Leonardo’s Unprecedented Work in Science Leonardo da Vinci was a skilled artist of the Renaissance. He was the painter of several masterpieces that are well-known to this day including the famous “Mona Lisa” and “The Last Supper. ” However, these famous art pieces are not all that da Vinci is remembered for. Along with being a creative artist, Leonardo da Vinci was also an innovative scientist. Leonardo’s unprecedented work in science was apparent in both his studies of anatomy and his various inventions.
One of the ways in which Leonardo was innovative in science was through his studies of anatomy. Leonardo’s fascination with the human body is evident in many of his pieces of art. For da Vinci to be an effective artist he believed he must better understand the body. Da Vinci wasn’t the only artist to have believed this either. Lorenzo Ghiberti was known to have said that “the painter should ‘know anatomy'”(Kemp, Leonardo 92). To get a deeper understanding for the human body and how it worked Leonardo was known to have used comparative anatomy.
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He did this by drawing pictures of and taking “notes on the anatomy of horses, birds, bats, oxen, pigs, dogs, monkeys, lions, and frogs”(Dictionary Vol. VIII 204). Da Vinci also dissected several of these animals so that he could “compare” their organs to those of humans. Leonardo didn’t favor studying over the actual hands on experience. If he had the choice of dissecting a horse or reading about the dissection of a horse, you better believe he’d choose the dissection over the reading. “His greatest studies of the brain and the heart, […] were based on organs from an ungulate, probably an ox”(Kemp, Leonardo 94).
Da Vinci was very interested in the human heart and how it functioned. So to further understand it, he began studying the heart. Leonardo later developed a functioning model of the human heart. This model led to the discovery of the actual size of the atria and ventricles. “He discovered the true shape and size of the cerebral ventricles through making wax casts of them”(Dictionary Vol. VIII 202). With that being done, da Vinci now had a much clearer understanding for the heart and furthermore for the human body.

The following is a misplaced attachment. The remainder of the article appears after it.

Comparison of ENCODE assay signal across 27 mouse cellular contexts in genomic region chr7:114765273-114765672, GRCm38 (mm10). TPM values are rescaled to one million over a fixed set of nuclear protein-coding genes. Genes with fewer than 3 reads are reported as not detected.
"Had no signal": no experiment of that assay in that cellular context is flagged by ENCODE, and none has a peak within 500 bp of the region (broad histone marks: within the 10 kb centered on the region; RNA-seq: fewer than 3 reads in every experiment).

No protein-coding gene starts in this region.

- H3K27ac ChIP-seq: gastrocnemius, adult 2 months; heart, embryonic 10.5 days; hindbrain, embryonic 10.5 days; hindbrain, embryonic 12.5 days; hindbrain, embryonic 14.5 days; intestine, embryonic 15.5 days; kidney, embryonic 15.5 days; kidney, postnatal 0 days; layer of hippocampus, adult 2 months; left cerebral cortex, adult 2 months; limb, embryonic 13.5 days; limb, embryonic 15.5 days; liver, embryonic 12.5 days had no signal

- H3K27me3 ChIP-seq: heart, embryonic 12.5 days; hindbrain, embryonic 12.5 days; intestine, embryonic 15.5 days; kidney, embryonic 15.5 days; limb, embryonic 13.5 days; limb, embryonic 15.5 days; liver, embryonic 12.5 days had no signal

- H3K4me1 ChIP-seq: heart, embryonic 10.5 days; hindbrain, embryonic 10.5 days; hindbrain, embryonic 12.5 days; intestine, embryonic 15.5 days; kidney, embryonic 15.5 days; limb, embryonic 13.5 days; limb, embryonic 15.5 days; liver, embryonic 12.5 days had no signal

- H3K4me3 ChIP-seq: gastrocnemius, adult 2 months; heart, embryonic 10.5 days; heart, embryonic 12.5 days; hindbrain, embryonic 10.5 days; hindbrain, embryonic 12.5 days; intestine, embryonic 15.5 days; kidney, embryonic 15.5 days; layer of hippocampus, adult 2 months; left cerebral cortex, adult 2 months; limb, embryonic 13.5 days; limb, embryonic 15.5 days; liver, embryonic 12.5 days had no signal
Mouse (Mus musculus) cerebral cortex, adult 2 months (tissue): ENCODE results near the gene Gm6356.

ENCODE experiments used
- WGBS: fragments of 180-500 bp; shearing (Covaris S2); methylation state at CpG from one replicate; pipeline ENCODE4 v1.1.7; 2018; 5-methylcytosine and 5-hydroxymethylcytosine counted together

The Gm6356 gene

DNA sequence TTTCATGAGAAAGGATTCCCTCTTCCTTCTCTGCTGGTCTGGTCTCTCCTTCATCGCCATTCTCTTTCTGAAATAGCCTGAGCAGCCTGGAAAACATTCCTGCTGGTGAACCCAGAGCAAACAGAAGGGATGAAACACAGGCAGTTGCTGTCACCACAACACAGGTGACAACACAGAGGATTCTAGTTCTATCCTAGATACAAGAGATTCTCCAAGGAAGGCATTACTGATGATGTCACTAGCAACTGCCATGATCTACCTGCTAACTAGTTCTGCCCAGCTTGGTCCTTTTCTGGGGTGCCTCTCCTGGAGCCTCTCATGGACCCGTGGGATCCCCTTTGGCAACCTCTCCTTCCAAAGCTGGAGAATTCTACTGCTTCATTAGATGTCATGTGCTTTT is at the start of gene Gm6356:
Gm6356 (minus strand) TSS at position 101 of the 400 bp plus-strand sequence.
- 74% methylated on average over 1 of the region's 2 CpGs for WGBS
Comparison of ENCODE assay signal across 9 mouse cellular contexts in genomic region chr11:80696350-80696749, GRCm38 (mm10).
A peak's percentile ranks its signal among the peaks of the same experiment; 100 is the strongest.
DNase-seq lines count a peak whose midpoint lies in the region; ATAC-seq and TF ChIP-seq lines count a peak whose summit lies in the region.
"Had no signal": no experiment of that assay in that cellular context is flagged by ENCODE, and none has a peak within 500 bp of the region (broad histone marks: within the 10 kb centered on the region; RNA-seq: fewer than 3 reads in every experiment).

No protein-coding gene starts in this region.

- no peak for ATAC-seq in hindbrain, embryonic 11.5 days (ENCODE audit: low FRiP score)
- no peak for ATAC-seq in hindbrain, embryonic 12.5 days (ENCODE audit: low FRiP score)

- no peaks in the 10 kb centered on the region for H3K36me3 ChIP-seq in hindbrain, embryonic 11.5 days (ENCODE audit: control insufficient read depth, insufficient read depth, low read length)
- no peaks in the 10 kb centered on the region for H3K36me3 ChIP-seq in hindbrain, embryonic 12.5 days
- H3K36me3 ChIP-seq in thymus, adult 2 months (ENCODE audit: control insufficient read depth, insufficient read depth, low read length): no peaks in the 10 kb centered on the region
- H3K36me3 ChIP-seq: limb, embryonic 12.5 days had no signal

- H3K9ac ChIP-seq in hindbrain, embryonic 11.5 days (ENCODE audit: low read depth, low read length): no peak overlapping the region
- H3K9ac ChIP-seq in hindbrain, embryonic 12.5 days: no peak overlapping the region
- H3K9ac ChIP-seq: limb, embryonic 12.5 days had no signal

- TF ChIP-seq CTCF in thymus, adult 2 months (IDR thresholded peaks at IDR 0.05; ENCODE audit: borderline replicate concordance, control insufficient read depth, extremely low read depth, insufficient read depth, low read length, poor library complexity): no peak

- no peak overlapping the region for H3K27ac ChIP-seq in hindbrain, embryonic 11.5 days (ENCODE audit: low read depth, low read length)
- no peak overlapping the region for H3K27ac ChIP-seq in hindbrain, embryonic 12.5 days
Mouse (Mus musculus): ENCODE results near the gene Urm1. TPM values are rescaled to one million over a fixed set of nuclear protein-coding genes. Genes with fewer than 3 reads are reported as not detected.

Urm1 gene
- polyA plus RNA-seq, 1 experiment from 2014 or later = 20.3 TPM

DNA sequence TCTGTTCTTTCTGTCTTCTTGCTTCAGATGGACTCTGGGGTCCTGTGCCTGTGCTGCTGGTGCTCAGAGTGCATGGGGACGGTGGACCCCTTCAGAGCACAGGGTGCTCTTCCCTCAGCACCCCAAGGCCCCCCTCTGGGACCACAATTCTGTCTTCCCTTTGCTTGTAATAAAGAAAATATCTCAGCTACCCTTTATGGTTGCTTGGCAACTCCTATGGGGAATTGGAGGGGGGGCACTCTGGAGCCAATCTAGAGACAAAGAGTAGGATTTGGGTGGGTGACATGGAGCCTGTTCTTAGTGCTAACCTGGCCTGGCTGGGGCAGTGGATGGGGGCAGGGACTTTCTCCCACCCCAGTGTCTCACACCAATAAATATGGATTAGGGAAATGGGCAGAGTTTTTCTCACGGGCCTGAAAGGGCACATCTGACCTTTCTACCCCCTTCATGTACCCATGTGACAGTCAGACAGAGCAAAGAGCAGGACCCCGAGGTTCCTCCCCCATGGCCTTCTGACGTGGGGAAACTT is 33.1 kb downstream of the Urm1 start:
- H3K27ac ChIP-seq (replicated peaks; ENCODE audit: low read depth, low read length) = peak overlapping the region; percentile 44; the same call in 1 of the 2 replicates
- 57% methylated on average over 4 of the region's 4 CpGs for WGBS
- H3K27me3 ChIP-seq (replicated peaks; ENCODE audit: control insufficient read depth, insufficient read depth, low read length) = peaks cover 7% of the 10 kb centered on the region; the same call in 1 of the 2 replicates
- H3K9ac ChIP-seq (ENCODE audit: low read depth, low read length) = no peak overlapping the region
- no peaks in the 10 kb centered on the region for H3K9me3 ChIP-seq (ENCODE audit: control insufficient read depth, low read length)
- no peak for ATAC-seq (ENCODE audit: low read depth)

By knowing how the heart functioned he could draw more precise diagrams of the muscles and veins. Ultimately, this gave da Vinci a better understanding of the human body and therefore made him an effective artist. Another way in which Leonardo was a creative scientist was in his many inventions. Some of Leonardo’s most recognizable inventions come in the form of war machines. Most of the drawings we see today are of the crossbow and catapult. The most famous being the catapult (Heydenreich 95). Da Vinci based many of his doodles on simple machines.
He was known to have incorporated levers, pulleys, and wheels into most of his inventions. Different forms of levers were used when he began to study human flight. Leonardo was fascinated with the idea of flight and set aside much of his time to study flying machines and the idea of human flight. His many sketches of flying machines were based on the wings of birds and bats. In one of Leonardo’s illustrations he has a flying machine that “has reticulated wings like a bat’s, a fanned-out tail like a bird’s, and a cockpit or framework shaped rather like a kayak”(Nicholl 150).
His drawing was later believed to be what is known today as a hang-glider. Now, when you are asked, “Who was Leonardo da Vinci? ” You can answer, “He was an artist, scientist, inventor, renaissance man and genius. ” Da Vinci discovered the actual size and shape of the heart. He also was an inventor of things like the hang-glider and crossbow. Through Leonardo’s studies on anatomy and various inventions we can conclude that Leonardo da Vinci was a man of vision who was well ahead of his time.